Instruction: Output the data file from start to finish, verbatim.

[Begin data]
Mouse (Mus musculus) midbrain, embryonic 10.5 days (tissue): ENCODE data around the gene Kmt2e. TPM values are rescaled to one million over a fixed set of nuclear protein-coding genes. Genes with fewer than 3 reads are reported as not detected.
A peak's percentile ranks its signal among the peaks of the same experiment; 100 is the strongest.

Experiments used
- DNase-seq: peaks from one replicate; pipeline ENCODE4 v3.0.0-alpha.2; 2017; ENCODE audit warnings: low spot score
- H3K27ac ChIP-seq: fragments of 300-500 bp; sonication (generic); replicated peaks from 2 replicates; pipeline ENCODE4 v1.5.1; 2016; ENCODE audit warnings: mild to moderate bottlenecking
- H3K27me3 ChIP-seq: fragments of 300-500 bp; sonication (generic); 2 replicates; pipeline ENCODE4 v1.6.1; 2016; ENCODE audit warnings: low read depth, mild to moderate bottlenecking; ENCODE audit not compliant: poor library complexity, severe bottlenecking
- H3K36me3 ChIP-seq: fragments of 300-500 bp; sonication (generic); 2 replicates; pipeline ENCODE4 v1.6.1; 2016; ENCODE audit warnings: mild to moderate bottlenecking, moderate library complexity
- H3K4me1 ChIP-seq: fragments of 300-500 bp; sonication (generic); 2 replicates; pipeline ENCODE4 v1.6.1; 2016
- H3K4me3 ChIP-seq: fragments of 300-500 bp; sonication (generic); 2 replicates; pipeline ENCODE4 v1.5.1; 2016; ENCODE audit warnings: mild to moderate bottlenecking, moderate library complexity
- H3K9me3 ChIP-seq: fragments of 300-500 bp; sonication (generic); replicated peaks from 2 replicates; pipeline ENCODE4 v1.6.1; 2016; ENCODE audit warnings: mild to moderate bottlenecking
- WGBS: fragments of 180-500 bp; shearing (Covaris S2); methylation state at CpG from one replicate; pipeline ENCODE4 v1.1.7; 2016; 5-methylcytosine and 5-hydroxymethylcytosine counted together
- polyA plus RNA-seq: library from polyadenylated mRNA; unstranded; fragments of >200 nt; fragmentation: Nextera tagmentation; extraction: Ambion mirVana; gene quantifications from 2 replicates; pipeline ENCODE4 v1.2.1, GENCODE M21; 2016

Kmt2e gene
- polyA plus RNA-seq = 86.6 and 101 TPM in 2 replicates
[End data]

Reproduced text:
Mouse (Mus musculus) midbrain, embryonic 10.5 days (tissue): ENCODE data around the gene Kmt2e. TPM values are rescaled to one million over a fixed set of nuclear protein-coding genes. Genes with fewer than 3 reads are reported as not detected.
A peak's percentile ranks its signal among the peaks of the same experiment; 100 is the strongest.

Experiments used
- DNase-seq: peaks from one replicate; pipeline ENCODE4 v3.0.0-alpha.2; 2017; ENCODE audit warnings: low spot score
- H3K27ac ChIP-seq: fragments of 300-500 bp; sonication (generic); replicated peaks from 2 replicates; pipeline ENCODE4 v1.5.1; 2016; ENCODE audit warnings: mild to moderate bottlenecking
- H3K27me3 ChIP-seq: fragments of 300-500 bp; sonication (generic); 2 replicates; pipeline ENCODE4 v1.6.1; 2016; ENCODE audit warnings: low read depth, mild to moderate bottlenecking; ENCODE audit not compliant: poor library complexity, severe bottlenecking
- H3K36me3 ChIP-seq: fragments of 300-500 bp; sonication (generic); 2 replicates; pipeline ENCODE4 v1.6.1; 2016; ENCODE audit warnings: mild to moderate bottlenecking, moderate library complexity
- H3K4me1 ChIP-seq: fragments of 300-500 bp; sonication (generic); 2 replicates; pipeline ENCODE4 v1.6.1; 2016
- H3K4me3 ChIP-seq: fragments of 300-500 bp; sonication (generic); 2 replicates; pipeline ENCODE4 v1.5.1; 2016; ENCODE audit warnings: mild to moderate bottlenecking, moderate library complexity
- H3K9me3 ChIP-seq: fragments of 300-500 bp; sonication (generic); replicated peaks from 2 replicates; pipeline ENCODE4 v1.6.1; 2016; ENCODE audit warnings: mild to moderate bottlenecking
- WGBS: fragments of 180-500 bp; shearing (Covaris S2); methylation state at CpG from one replicate; pipeline ENCODE4 v1.1.7; 2016; 5-methylcytosine and 5-hydroxymethylcytosine counted together
- polyA plus RNA-seq: library from polyadenylated mRNA; unstranded; fragments of >200 nt; fragmentation: Nextera tagmentation; extraction: Ambion mirVana; gene quantifications from 2 replicates; pipeline ENCODE4 v1.2.1, GENCODE M21; 2016

Kmt2e gene
- polyA plus RNA-seq = 86.6 and 101 TPM in 2 replicates